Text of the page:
Rails to Trails Project Could Connect Neillsville, Granton, and Chili

Trail systems are seen as important tools for economic development. Pictured: Green Circle Trail in Stevens Point.

(OnFocus) Central Wisconsin could have a new 13-mile trail system linking Neillsville, Granton, and Chili that would provide new opportunities to bike, ski, and snowshoe.

The Neillsville Improvement Corporation (NIC), a nonprofit involved in community development projects since 1989, is currently in the early planning stages of the project. The trail was first identified by the DNR as a candidate for development in 2003 and included in Neillsville’s 20-year strategic plan in 2013. The project finally picked up steam about five years ago after NIC members spearheaded the task of forming a non-motorized trail system.

About 98% of the proposed trail is a former railbed that connected Merrillan to Marshfield and is currently an active powerline corridor owned by Xcel Energy. The NIC would purchase the land from Xcel Energy, which last year issued a conditional purchase agreement to the nonprofit.

Proposed trail route

The NIC is actively working on acquiring the remaining pieces of private land from three private landowners and the Village of Granton, which has already pledged partnership and selected the community park as a trailhead. This would be done through purchase or easement of the land, or re-routing. As a nonprofit, the NIC doesn’t have the ability to seize private property for public use.

The trail project is still in the early planning stages and no land has been purchased or money spent, said Dan Clough, NIC President.

The technical aspects of the trail are straightforward and an informal feasibility process concluded that the project would be able to get all required permits and permissions. Once the route is finalized and land purchased, the NIC will create a formal plan with a professional engineering company.

“We will have to reshape the roadbed, repair culverts, re-establish ditches, surface it with packed gravel and replace the missing bridges. All of that is straightforward and many construction companies are available with the ability to do this,” said Clough. “I don’t see anything on this trail that can’t be solved.”

Due to budgetary reasons, the trail will be completed in sections. It will be funded entirely through donations and later on, grants. No tax money is planned. “If all goes well, some sections may be ready in two years; some may take five or six,” he said. “It is still not a sure thing that the project can even be done. This is a complex project and there are still many hurdles to overcome.”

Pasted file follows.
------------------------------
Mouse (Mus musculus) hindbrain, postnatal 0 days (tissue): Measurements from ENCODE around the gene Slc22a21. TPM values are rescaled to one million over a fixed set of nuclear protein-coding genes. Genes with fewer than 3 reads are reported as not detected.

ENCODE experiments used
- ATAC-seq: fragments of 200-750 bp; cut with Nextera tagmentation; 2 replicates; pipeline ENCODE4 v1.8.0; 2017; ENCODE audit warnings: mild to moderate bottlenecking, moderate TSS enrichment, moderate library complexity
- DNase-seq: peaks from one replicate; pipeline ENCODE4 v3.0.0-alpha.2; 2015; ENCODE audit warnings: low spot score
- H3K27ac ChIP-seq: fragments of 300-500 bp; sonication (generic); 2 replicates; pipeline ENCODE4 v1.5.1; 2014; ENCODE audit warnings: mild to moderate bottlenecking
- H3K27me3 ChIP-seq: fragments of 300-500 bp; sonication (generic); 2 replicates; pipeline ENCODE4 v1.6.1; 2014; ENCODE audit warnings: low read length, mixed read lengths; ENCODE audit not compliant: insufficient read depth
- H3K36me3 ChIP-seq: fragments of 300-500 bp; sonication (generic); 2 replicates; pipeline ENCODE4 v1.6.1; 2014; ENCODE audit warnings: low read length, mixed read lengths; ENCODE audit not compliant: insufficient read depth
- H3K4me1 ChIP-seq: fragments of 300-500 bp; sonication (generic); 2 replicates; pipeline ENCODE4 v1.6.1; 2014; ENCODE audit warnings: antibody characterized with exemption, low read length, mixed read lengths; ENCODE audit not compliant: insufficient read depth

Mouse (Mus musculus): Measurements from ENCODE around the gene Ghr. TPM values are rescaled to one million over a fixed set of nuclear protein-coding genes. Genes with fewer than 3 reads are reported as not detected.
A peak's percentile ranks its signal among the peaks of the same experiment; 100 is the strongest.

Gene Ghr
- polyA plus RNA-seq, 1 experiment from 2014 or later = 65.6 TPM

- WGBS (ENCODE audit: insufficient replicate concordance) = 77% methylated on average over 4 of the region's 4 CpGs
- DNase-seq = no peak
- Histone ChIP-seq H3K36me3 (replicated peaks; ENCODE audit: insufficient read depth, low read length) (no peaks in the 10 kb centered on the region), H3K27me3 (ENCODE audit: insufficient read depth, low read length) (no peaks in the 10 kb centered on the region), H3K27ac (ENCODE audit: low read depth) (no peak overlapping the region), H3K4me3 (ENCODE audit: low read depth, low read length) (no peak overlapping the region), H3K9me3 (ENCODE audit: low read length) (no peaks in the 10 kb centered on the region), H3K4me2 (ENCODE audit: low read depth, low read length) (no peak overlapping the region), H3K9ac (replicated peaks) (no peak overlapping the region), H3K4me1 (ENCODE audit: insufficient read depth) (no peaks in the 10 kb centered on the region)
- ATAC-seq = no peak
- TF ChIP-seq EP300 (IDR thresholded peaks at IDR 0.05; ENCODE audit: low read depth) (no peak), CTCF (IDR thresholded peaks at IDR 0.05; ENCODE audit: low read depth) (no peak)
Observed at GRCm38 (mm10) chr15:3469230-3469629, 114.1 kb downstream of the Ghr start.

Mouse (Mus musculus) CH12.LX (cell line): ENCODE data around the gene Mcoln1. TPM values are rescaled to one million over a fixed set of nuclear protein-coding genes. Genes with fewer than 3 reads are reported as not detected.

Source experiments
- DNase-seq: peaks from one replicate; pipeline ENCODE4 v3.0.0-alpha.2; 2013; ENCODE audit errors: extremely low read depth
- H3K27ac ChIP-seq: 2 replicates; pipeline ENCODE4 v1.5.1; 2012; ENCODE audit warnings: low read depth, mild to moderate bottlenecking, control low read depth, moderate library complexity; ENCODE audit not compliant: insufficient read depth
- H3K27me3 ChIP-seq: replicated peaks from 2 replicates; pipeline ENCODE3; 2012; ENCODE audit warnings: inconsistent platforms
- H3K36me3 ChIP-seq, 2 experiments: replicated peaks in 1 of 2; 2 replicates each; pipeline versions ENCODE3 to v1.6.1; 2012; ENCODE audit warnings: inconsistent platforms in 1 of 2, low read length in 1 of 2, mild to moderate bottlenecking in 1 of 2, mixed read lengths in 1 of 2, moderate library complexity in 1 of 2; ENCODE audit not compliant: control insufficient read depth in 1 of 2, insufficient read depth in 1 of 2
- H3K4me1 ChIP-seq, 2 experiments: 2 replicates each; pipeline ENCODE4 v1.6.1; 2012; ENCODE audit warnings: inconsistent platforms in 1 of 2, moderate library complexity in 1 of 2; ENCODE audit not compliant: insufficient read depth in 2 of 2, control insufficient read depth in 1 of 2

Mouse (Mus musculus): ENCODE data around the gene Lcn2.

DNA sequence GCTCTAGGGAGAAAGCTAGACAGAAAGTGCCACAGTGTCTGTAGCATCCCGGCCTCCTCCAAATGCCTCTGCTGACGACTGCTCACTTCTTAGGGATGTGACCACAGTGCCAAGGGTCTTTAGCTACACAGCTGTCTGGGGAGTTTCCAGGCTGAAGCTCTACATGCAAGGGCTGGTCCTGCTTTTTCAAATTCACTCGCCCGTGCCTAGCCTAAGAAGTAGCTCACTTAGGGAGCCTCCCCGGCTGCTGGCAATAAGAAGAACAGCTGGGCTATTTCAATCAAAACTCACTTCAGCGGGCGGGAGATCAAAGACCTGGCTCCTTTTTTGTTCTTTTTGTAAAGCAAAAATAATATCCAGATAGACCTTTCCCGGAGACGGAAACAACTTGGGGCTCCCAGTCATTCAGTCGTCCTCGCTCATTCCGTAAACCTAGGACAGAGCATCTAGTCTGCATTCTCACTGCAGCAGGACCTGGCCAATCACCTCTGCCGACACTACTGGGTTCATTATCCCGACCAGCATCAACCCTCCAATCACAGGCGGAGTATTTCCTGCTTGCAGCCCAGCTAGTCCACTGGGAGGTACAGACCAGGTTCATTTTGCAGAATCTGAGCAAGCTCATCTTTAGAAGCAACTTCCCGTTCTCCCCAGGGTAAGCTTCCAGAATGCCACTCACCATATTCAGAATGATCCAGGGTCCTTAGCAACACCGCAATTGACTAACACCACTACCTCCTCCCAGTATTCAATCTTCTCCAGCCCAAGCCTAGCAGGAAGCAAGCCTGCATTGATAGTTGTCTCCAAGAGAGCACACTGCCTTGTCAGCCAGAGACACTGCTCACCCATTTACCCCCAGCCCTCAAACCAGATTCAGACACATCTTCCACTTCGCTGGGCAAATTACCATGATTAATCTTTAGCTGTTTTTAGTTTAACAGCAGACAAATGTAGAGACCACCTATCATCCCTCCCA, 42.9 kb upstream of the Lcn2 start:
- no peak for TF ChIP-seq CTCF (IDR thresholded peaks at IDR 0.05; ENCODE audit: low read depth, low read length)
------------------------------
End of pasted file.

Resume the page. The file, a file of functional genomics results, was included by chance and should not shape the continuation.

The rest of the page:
Once an engineering plan is prepared, the project can apply to grants to mitigate costs. Until then, the project’s success will depend on donations from the community. Informal assessments place the budget between $600,000-800,000 for the entire 13-mile project, but as it is still early in the process, this estimate could change.

“Also, we are doing this project in phases so we do not have to have the full amount at any one time,” said Clough. “As we work through the planning, the budget number will be better defined.”

While the trail has received widespread public support, the organization is working to address concerns brought up by a few adjacent landowners who are staunchly against the project. Liability, privacy, and disruption to farming are all concerns which NIC members have diligently worked to address.

“NIC has from the beginning stated they don’t want to disrupt agriculture if at all possible. We want to sit down with every adjacent landowner,” said Clough. “Every trail faces resistance during the planning stages. We are working through that slowly.”

The trail’s supporters see the project as a positive step toward economic development for the three small communities.

“Every area across the country where a trail is constructed receives an economic boost,” said Clough. “Typically trails increase tourism, increase recreation, promote healthy lifestyles, and make the area more attractive for potential new businesses and employees.”

Though it’s been a long process, planners are optimistic about the project’s success and dream that one day the trail could extend further and maybe connect to The Highground — but first things first.

As the project progresses, the NIC anticipates that a separate organization will be formed to take charge of maintenance for the trail. In the meantime, more information about the project can be found at the NIC website, neillsvilleimprovement.jimdo.com, and its Facebook page.

Those interested in contributing toward the project can send a tax-deductible donation to NIC, 508 Hewett Street, Neillsville 54456. Connect with NIC by calling 715-743-3440.

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Kaylin S
Author: Kaylin S

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